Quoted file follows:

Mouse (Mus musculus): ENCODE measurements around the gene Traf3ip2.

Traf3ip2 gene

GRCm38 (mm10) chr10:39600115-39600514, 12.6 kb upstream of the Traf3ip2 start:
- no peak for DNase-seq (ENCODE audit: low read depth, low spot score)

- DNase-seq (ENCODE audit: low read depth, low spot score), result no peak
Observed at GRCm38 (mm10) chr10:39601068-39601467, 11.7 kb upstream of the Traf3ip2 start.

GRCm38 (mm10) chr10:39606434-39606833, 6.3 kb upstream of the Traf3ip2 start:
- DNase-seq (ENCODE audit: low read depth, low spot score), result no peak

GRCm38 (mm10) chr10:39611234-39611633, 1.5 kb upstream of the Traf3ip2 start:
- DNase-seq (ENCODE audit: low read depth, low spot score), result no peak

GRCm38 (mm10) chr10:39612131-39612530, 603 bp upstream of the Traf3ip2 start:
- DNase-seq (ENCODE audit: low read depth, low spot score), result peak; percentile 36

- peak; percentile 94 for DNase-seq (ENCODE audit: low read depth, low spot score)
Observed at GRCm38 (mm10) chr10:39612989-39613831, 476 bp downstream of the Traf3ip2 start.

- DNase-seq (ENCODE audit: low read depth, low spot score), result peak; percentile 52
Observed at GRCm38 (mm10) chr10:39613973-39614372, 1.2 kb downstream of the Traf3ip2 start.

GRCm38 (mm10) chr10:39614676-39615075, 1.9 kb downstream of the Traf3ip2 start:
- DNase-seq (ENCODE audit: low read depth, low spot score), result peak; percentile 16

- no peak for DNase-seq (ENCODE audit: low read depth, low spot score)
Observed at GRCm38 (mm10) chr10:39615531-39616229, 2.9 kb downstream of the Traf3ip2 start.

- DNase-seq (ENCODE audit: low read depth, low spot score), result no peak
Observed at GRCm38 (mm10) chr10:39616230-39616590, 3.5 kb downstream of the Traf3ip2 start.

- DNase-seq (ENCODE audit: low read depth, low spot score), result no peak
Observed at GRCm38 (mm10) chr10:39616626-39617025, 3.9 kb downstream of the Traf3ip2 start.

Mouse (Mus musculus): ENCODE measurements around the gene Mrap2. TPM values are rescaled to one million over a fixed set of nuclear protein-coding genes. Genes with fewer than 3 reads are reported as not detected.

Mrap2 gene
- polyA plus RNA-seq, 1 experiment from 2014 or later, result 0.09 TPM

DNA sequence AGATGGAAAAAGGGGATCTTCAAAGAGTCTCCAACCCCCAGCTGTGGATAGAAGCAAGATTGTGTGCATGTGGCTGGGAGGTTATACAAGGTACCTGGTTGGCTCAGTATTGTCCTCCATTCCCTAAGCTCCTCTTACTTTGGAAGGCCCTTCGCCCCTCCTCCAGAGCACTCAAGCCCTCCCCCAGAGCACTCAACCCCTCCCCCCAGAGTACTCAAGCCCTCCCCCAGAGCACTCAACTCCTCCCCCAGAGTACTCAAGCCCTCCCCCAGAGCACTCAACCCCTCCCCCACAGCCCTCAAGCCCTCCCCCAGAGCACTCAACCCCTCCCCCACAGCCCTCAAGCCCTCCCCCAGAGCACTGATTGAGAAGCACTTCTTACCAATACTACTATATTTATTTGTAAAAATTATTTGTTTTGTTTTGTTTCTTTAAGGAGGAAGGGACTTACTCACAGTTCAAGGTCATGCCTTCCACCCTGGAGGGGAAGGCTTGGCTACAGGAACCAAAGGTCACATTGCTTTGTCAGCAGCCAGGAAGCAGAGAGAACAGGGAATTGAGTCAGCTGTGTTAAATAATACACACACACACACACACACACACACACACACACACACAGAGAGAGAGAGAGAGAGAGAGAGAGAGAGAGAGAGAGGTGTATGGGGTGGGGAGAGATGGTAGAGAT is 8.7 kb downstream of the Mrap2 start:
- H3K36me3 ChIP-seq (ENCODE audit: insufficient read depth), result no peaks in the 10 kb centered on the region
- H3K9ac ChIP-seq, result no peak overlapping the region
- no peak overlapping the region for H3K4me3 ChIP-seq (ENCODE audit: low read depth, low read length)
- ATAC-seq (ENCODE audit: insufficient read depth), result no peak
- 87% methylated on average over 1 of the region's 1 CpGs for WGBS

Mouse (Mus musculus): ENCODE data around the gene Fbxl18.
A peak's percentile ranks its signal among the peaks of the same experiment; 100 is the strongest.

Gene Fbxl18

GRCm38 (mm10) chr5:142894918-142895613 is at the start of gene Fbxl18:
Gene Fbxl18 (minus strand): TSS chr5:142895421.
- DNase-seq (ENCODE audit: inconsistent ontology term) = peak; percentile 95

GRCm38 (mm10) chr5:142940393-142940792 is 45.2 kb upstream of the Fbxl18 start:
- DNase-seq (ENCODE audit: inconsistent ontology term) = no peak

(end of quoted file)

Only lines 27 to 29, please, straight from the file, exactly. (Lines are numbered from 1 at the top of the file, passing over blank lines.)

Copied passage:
- polyA plus RNA-seq, 1 experiment from 2014 or later, result 0.09 TPM

DNA sequence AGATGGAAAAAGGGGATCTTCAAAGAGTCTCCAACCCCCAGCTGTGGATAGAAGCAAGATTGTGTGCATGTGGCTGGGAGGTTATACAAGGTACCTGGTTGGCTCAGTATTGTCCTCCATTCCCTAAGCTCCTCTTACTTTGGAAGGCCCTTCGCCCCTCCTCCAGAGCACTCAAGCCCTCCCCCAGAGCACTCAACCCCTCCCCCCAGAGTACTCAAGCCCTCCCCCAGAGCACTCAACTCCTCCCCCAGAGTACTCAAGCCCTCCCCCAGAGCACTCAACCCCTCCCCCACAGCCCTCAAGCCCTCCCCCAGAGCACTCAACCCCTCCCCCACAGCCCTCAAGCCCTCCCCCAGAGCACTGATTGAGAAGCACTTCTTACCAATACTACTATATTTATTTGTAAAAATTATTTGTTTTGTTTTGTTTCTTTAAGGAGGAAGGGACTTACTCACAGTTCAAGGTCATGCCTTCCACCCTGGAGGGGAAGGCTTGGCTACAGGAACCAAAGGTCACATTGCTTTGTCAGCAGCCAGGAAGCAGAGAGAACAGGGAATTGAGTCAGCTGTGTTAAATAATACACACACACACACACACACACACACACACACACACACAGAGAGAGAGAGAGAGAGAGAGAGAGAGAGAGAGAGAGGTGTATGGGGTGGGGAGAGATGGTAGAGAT is 8.7 kb downstream of the Mrap2 start:
- H3K36me3 ChIP-seq (ENCODE audit: insufficient read depth), result no peaks in the 10 kb centered on the region